Israel’s parliament has voted in favor of a new government led by five-time Prime Minister Benjamin Netanyahu. Returning to power with the support of hardline Zionists, Netanyahu has promised to press ahead with Israel’s controversial settlement policy.
Netanyahu’s government was confirmed by 63 votes to 54 on Thursday, nearly two months after his Likud party and a coalition of orthodox and right-wing parties won a majority in the country’s fifth election in four years.
The venerable PM has already led Israel over five terms – from 1996 to 1999, and again from 2009 to 2021 – and is the Jewish state’s longest-serving prime minister.
His path back to office involved cutting a series of controversial deals with the Religious Zionism and United Torah Judaism parties, both of which claim that these agreements allow them to rewrite the country’s Law of Return to reduce immigration, and allow Orthodox Jewish business owners to deny service based on religious belief – for example, by permitting doctors to refuse treatment to LGBT patients.
With the latter provision causing uproar among liberal Israelis, Netanyahu declared on Sunday that “there will be no situation where a person, whether he is LGBT, Arab or ultra-Orthodox or any other person” is denied service.
Netanyahu on Wednesday published his own government’s guiding principles – which, although non-binding, is the first official declaration of his intentions in office.
These principles include a declaration of the Jewish people’s “exclusive and inalienable right to all parts of the Land of Israel,” including the disputed Golan Heights, according to a translated version published by the Times of Israel. While the United Nations and a majority of states consider Israel’s building of Jewish settlements in the region to be illegal, Netanyahu’s guidelines promise “a wave of settlement, development and promotion of initiatives” in the Golan Heights.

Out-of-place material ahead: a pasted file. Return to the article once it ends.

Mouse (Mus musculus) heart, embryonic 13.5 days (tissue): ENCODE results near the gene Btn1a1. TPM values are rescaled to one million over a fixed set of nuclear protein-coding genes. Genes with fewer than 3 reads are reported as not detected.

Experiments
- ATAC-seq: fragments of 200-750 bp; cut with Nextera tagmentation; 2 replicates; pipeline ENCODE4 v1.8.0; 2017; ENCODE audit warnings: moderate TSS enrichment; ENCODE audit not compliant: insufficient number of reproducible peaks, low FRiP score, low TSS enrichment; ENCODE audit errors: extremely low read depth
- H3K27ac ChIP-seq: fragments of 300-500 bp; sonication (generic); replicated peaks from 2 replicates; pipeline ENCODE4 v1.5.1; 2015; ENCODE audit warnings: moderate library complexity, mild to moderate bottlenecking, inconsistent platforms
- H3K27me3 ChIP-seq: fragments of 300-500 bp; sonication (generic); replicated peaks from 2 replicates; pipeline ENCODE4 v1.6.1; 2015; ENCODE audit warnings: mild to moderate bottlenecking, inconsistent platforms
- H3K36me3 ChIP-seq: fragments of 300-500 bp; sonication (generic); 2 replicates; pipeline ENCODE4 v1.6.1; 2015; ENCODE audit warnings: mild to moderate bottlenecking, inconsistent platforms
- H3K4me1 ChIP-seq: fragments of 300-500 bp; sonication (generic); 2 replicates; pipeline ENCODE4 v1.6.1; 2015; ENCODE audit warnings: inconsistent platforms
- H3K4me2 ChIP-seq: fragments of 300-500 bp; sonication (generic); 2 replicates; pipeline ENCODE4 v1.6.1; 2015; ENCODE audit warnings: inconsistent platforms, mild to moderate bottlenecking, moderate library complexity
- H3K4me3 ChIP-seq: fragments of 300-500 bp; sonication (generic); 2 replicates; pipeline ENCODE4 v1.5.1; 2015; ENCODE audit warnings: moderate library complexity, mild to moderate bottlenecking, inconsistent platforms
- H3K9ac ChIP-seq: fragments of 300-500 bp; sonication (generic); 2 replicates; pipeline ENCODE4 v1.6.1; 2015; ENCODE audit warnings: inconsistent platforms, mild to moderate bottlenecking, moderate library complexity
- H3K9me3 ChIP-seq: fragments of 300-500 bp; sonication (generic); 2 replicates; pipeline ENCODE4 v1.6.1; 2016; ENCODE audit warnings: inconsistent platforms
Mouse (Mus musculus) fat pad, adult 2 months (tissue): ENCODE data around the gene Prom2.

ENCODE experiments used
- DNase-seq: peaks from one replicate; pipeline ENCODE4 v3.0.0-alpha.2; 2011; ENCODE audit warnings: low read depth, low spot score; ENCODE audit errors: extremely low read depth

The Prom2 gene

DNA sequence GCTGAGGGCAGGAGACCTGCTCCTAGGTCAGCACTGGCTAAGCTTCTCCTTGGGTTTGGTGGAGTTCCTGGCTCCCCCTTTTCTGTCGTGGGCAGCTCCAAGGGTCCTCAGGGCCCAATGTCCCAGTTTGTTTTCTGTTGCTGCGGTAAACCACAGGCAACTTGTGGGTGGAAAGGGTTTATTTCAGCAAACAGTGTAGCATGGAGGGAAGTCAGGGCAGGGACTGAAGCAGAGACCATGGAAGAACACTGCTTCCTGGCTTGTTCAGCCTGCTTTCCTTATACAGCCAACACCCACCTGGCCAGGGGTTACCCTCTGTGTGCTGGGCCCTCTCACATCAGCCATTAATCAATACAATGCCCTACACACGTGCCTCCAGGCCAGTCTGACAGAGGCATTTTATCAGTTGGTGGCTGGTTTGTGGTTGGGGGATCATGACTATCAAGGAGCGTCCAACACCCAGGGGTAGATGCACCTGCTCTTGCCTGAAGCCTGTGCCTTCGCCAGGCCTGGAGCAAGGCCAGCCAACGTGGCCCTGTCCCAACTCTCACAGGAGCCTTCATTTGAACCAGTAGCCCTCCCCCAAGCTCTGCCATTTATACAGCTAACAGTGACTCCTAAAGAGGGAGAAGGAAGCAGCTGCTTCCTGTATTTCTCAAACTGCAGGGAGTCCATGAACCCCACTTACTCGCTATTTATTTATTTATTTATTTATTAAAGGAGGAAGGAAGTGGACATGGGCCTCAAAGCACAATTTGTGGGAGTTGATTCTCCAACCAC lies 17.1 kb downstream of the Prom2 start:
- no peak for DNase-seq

On the topic of security, Netanyahu’s guidelines promise to “strengthen” Israel’s security forces, to step up policing of Arab communities, and to “continue the struggle against Iran’s nuclear program.”
In a possible rebuke to the Orthodox parties’ demands, the text also states that “the government will act to increase Jewish immigration from all countries around the world.”
Netanyahu is currently battling corruption charges, and could face a trial whilst in office. His coalition partners may hold the key to his political survival here, and could introduce legislation to either make Supreme Court decisions non-binding with a majority vote, postpone prosecution of a sitting prime minister until he leaves office, or legalize the offenses – fraud and breach of trust – allegedly committed by Netanyahu.
Russian President Vladimir Putin congratulated Netanyahu, telling the Israeli leader that he hopes his new government “will continue the policy of developing constructive Russian-Israeli cooperation,” in the interest of “peace and security in the Middle East region.”
The Tribulation is commencing..
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